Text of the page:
Even with this concession, rock formations are everywhere and they come one after the other especially once the assault to the summit begins, so rock climbing skills are a must! There’s the narrow knife edge (with ravines taunting climbers on both sides), the peak of deception (which gives people the false impression that they’ve already reached the top), and the Hillary Pass, a 90-degree climb that gets too slippery when the weather is bad.
No doubt Mt. Guiting-Guiting is one of those backbreaking climbs, but the view is well worth it. The area is home to lush forests with a number of plants that can only be found in the Philippines.
8. Mt. Apo, Davao del Sur and Cotabato
At 2,954 metres above sea level, Mt. Apo is the country’s highest peak. This makes it a default entry in any bucket list. One of the amazing features of Mt. Apo is the presence of various land and water formations, which make for a very diverse terrain—from rockscapes to forests and grasslands.
It’s a pretty long way to the top, which is a given since it is the country’s highest mountain, but the nice thing about Mt. Apo is it has a trail that’s friendly enough even for beginners. So if you want the experience to be less strenuous, make sure you take the Kidapawan Trail. You’ll still have to conquer 90-degree climbs in some areas of the path, but they last no more than 15 to 20 minutes at a time depending on your pace.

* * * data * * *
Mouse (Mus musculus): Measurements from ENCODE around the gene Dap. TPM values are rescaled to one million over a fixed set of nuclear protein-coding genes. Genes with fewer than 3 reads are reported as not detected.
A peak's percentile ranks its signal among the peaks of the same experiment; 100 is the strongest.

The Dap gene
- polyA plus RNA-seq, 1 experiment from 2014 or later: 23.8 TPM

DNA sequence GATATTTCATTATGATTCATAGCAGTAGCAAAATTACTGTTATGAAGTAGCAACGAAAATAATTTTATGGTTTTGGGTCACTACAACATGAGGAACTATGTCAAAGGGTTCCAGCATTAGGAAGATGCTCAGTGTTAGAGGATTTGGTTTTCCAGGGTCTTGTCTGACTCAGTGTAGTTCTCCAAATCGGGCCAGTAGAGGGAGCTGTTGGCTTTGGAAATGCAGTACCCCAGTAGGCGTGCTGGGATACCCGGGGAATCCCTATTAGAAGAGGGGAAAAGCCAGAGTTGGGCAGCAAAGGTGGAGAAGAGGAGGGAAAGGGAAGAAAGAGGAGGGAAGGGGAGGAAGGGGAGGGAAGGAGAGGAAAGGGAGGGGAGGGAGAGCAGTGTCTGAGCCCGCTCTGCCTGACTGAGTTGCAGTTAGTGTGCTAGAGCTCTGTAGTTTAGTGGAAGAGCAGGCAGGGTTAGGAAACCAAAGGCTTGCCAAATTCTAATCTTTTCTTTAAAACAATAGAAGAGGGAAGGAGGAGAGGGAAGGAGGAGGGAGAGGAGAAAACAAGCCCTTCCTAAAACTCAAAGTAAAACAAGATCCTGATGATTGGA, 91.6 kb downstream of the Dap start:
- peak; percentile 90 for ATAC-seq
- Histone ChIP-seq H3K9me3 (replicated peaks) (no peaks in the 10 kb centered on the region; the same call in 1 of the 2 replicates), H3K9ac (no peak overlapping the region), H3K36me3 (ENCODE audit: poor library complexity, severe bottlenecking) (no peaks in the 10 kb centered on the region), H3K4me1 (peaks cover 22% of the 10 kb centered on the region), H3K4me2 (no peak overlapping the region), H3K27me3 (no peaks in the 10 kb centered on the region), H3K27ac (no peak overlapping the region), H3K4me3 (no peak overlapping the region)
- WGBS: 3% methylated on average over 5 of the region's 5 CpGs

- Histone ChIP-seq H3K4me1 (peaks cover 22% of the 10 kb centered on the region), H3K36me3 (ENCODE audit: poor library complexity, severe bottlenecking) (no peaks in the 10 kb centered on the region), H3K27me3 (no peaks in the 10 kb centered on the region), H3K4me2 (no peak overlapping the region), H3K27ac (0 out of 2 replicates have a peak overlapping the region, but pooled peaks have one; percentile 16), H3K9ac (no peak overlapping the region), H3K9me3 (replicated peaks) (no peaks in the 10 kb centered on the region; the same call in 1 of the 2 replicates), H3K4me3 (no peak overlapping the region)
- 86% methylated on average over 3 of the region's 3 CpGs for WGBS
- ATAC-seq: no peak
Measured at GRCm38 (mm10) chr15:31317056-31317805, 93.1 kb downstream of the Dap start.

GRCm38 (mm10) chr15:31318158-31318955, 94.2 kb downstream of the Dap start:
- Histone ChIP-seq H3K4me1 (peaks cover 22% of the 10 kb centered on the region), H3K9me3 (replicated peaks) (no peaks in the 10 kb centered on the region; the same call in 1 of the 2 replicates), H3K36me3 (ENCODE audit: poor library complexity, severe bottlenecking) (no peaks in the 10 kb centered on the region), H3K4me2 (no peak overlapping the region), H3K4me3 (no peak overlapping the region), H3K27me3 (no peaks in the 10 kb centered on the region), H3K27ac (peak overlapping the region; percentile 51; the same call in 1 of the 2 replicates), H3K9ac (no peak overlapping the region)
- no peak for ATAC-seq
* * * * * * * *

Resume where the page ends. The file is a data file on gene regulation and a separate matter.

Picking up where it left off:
Another consolation is the hot spring you’ll encounter on the way to the summit, a welcome respite after a long day of trekking. Aside from this, you’ll also have the chance to stop by a lake, a waterfall, and the campsite of Bagobo tribe, where you can meet the locals. If you’re lucky, you can also munch on wild berries found along the path if they’re in season, but be sure to ask your guide if it’s safe first.
9. Mt. Hibok-Hibok, Camiguin
You’ll be surprised to know that reaching Mt. Hibok-Hibok’s summit only takes a day hike. To be more specific, you’ll probably only need half a day to reach the top, but it would be wise to use the rest of the time appreciating the unique view Mt. Hibok-Hibok has to offer. Its summit is the perfect vantage point for viewing nearby provinces—you can even spot Surigao, Siquijor, and Bohol from a distance. Don’t underestimate the hike, though, as most of it has limited sun cover and the altitude changes pretty fast.